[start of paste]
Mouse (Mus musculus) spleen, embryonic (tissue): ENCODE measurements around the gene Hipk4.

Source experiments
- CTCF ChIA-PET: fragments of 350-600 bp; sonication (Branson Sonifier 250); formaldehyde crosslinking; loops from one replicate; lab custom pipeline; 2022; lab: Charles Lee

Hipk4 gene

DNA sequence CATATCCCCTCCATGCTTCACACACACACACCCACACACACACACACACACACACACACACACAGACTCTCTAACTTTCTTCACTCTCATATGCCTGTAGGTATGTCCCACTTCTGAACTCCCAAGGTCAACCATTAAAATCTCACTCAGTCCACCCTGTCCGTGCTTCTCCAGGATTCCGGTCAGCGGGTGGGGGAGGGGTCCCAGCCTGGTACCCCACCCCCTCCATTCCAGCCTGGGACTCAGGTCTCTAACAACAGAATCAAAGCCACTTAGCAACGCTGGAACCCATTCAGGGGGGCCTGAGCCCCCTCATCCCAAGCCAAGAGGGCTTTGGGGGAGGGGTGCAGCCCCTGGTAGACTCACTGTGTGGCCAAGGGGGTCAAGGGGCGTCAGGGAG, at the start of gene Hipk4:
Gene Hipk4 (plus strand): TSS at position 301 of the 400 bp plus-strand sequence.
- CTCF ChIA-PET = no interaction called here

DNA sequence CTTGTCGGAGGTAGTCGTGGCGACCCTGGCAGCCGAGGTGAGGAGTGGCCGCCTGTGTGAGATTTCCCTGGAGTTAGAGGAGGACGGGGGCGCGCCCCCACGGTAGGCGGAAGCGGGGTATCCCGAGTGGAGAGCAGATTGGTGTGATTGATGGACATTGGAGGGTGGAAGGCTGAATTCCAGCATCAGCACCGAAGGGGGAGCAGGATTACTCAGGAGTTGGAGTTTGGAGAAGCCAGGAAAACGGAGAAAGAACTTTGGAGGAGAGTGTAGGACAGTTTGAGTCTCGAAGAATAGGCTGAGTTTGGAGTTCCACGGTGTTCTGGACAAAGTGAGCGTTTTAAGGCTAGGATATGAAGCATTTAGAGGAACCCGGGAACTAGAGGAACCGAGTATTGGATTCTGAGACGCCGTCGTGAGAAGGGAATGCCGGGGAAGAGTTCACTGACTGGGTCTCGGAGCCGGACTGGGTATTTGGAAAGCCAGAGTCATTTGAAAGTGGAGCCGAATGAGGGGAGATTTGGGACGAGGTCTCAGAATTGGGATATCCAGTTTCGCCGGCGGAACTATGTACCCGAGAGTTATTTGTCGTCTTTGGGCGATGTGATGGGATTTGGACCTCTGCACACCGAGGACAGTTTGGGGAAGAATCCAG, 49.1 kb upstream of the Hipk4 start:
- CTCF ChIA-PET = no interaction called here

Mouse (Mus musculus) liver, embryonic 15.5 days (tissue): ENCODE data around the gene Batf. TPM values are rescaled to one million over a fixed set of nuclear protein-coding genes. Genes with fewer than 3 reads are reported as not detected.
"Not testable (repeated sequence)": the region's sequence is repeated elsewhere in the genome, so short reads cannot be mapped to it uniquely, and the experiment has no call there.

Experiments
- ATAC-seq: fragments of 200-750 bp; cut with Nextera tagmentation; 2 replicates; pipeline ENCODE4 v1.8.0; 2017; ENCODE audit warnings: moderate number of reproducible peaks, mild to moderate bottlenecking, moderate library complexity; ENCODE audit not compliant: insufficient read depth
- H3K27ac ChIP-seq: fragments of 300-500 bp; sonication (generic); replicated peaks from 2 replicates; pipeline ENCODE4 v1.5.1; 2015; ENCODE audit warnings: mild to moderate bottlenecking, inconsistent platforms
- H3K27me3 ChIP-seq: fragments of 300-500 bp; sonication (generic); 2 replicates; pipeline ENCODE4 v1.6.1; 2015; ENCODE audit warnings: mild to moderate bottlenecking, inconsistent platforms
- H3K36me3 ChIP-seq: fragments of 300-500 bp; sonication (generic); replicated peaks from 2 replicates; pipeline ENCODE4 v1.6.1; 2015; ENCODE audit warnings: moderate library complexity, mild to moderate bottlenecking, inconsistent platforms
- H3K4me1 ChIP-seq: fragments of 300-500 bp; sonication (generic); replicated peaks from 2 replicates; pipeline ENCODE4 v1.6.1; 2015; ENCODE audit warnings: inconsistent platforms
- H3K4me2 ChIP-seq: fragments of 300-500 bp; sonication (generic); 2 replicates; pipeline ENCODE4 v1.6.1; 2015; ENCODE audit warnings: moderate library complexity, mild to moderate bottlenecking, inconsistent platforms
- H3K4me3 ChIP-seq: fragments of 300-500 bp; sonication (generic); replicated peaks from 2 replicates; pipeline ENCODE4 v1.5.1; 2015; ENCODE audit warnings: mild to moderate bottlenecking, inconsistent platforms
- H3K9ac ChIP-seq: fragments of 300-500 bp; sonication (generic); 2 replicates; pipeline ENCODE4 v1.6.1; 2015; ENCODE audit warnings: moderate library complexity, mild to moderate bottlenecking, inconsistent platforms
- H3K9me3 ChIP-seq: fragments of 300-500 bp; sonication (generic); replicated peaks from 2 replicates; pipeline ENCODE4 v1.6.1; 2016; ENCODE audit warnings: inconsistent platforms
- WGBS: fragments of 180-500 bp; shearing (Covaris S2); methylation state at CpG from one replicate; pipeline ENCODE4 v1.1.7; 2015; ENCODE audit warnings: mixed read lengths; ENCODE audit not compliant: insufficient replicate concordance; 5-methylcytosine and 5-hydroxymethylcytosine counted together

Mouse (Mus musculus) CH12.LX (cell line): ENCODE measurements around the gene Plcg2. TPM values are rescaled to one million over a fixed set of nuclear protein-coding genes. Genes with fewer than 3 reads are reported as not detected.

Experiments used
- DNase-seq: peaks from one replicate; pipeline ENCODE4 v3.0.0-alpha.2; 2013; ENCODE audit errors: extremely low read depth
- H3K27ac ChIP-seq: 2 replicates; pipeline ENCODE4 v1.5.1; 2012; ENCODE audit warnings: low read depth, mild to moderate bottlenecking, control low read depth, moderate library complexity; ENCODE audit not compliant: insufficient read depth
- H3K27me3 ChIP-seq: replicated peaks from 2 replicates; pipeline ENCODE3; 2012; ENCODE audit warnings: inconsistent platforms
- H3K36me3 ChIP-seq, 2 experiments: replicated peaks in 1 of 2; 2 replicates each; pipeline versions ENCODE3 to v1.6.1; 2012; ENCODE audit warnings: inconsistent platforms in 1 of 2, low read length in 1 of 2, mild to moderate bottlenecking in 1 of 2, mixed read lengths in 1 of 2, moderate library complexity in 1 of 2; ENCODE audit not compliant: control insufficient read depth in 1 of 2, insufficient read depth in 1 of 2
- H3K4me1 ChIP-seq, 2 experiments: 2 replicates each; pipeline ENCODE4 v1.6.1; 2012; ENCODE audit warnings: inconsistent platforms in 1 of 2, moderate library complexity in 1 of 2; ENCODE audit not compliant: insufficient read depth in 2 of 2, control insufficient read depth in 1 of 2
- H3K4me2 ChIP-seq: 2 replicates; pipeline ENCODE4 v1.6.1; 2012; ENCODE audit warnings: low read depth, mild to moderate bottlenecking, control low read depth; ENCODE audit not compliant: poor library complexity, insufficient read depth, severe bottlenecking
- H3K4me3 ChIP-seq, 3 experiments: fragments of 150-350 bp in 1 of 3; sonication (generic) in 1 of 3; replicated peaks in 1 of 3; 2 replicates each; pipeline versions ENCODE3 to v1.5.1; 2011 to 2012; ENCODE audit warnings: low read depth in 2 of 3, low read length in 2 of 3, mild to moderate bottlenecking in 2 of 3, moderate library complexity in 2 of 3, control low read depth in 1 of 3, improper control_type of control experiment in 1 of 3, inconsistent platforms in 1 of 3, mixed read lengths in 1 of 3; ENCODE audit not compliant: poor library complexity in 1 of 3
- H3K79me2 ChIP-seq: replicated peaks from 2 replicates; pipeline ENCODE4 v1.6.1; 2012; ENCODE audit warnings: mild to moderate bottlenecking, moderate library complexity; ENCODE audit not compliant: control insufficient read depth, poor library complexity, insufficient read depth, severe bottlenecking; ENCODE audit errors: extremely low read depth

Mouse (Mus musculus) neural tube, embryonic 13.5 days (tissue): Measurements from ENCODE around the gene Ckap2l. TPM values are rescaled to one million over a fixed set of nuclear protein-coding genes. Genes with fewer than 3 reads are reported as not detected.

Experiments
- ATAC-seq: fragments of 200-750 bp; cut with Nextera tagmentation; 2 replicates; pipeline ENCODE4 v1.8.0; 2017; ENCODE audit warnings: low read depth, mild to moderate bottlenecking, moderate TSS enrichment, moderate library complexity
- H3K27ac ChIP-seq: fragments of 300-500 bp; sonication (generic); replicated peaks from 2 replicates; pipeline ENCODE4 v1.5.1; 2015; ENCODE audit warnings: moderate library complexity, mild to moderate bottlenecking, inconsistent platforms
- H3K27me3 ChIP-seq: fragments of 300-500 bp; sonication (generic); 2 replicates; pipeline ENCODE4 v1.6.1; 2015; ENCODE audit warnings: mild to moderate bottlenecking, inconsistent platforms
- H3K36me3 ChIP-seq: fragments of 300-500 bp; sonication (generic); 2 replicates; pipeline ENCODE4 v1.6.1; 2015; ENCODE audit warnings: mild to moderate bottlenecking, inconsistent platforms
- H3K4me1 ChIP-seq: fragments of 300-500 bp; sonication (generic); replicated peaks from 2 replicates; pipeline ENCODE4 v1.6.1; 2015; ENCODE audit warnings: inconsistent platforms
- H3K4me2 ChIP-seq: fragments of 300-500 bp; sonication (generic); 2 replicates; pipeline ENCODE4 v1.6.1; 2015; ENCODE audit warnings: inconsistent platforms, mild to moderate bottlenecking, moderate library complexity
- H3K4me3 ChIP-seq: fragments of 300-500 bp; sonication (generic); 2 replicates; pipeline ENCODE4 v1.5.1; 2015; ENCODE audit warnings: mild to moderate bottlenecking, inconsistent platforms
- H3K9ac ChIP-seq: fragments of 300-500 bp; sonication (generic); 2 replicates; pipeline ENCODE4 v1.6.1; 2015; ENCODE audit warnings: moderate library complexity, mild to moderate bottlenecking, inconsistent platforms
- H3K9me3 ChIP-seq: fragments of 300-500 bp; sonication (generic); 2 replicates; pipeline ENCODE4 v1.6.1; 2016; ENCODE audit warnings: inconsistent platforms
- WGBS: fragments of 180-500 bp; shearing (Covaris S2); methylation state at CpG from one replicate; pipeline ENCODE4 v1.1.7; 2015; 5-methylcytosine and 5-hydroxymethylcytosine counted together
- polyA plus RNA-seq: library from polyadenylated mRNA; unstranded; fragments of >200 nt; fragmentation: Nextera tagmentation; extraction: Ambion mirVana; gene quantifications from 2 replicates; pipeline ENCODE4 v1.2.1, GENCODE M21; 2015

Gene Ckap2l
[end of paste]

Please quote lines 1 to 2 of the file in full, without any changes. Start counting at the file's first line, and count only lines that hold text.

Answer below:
Mouse (Mus musculus) spleen, embryonic (tissue): ENCODE measurements around the gene Hipk4.

Source experiments